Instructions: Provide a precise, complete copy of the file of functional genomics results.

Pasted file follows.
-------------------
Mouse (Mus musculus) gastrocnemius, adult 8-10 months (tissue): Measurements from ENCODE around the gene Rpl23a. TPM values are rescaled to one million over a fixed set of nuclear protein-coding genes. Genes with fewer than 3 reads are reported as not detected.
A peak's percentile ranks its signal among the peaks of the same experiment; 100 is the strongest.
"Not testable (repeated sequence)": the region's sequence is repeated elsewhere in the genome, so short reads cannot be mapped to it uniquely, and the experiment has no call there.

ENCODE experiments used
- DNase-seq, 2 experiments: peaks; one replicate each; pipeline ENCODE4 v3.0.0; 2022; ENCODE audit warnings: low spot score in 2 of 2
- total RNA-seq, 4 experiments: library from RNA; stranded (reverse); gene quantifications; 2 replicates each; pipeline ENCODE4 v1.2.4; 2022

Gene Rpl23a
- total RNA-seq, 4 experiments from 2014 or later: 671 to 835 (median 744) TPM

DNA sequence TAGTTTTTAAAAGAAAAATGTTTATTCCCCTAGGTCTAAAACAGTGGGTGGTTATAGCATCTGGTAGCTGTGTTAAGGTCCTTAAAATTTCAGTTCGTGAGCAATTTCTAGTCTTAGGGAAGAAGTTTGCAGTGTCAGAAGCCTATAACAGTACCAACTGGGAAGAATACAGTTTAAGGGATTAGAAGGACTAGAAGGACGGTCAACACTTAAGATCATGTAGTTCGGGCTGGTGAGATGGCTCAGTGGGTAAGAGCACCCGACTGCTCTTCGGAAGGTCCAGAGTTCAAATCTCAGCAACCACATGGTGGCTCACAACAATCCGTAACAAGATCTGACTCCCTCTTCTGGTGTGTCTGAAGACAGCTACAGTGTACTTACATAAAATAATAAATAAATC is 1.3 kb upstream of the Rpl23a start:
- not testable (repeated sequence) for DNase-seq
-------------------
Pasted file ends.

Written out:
Mouse (Mus musculus) gastrocnemius, adult 8-10 months (tissue): Measurements from ENCODE around the gene Rpl23a. TPM values are rescaled to one million over a fixed set of nuclear protein-coding genes. Genes with fewer than 3 reads are reported as not detected.
A peak's percentile ranks its signal among the peaks of the same experiment; 100 is the strongest.
"Not testable (repeated sequence)": the region's sequence is repeated elsewhere in the genome, so short reads cannot be mapped to it uniquely, and the experiment has no call there.

ENCODE experiments used
- DNase-seq, 2 experiments: peaks; one replicate each; pipeline ENCODE4 v3.0.0; 2022; ENCODE audit warnings: low spot score in 2 of 2
- total RNA-seq, 4 experiments: library from RNA; stranded (reverse); gene quantifications; 2 replicates each; pipeline ENCODE4 v1.2.4; 2022

Gene Rpl23a
- total RNA-seq, 4 experiments from 2014 or later: 671 to 835 (median 744) TPM

DNA sequence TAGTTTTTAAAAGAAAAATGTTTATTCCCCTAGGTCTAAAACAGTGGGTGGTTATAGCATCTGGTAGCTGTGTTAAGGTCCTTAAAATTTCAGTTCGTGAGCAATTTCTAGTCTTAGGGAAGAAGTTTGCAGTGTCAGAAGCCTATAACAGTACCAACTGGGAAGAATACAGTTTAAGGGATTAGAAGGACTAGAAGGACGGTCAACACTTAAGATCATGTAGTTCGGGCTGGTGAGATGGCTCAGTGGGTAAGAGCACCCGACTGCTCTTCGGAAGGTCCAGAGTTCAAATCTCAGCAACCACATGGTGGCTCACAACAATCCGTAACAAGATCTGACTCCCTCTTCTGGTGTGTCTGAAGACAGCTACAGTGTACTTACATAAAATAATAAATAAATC is 1.3 kb upstream of the Rpl23a start:
- not testable (repeated sequence) for DNase-seq